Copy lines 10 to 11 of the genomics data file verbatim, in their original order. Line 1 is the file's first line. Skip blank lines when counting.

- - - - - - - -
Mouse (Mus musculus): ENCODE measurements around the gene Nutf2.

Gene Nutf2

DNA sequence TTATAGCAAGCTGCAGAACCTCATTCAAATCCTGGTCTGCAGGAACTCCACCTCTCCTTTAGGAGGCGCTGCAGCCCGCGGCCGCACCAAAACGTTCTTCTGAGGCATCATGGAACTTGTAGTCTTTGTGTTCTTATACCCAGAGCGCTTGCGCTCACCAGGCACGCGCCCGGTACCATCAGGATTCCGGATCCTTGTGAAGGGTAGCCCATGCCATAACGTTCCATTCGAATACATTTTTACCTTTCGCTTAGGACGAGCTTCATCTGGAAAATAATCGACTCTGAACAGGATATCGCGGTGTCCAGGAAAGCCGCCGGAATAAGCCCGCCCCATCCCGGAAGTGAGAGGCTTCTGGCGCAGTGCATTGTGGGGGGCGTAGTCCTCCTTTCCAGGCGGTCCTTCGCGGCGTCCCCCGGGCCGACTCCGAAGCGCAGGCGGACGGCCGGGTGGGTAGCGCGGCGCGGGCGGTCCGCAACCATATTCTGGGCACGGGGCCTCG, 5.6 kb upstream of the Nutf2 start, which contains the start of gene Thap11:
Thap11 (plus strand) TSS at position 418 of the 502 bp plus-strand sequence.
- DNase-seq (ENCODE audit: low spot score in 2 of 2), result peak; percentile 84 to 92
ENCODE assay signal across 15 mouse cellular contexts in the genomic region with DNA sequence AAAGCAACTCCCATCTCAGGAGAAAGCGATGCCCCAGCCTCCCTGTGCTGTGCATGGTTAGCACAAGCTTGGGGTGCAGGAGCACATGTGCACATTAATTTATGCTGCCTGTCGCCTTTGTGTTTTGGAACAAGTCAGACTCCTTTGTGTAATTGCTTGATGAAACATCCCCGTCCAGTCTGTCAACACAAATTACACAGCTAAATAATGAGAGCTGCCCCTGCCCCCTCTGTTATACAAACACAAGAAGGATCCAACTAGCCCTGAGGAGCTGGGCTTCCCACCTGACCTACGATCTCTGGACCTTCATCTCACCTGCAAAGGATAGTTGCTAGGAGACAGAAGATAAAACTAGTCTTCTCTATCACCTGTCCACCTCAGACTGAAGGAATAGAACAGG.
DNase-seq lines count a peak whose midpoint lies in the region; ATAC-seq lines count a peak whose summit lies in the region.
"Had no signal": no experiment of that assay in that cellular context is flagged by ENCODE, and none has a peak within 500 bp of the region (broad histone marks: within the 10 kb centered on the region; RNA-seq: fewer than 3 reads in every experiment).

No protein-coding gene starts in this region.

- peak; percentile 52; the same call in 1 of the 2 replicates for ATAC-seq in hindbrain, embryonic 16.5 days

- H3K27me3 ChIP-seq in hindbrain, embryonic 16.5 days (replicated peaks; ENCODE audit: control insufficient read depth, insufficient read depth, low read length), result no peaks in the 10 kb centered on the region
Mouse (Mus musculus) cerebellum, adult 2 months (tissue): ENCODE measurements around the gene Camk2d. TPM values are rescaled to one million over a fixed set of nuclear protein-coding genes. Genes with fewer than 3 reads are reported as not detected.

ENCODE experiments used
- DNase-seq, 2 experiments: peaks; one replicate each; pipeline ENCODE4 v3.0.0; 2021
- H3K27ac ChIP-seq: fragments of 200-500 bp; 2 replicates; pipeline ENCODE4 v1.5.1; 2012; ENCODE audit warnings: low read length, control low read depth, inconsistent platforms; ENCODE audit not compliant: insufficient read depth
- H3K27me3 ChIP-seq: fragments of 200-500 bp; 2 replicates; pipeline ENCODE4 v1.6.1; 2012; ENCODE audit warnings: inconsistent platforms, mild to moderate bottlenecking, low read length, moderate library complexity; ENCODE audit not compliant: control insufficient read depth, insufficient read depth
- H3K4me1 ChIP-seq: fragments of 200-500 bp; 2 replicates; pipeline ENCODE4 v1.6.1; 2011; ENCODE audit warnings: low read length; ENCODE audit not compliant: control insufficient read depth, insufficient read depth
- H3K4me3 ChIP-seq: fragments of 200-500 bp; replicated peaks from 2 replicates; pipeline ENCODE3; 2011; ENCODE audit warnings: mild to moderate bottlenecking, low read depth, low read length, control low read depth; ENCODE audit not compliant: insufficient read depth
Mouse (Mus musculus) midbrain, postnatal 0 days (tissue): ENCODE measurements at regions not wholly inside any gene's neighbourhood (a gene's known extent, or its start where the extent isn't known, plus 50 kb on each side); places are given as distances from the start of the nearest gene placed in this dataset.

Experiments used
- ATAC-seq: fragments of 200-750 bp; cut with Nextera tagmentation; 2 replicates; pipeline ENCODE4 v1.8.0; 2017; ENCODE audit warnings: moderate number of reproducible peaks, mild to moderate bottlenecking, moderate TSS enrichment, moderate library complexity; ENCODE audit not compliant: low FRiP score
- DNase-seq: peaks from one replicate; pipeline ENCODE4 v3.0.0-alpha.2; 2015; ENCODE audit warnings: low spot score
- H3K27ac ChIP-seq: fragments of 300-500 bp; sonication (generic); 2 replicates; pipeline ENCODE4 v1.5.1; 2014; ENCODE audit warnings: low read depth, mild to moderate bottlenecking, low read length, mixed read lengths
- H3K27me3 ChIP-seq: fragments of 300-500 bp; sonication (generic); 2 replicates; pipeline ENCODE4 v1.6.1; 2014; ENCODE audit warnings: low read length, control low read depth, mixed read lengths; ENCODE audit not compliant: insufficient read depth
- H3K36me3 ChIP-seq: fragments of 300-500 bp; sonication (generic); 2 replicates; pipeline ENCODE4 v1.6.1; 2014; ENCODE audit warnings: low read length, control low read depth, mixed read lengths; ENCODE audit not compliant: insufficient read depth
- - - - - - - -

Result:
- peak; percentile 52; the same call in 1 of the 2 replicates for ATAC-seq in hindbrain, embryonic 16.5 days

- H3K27me3 ChIP-seq in hindbrain, embryonic 16.5 days (replicated peaks; ENCODE audit: control insufficient read depth, insufficient read depth, low read length), result no peaks in the 10 kb centered on the region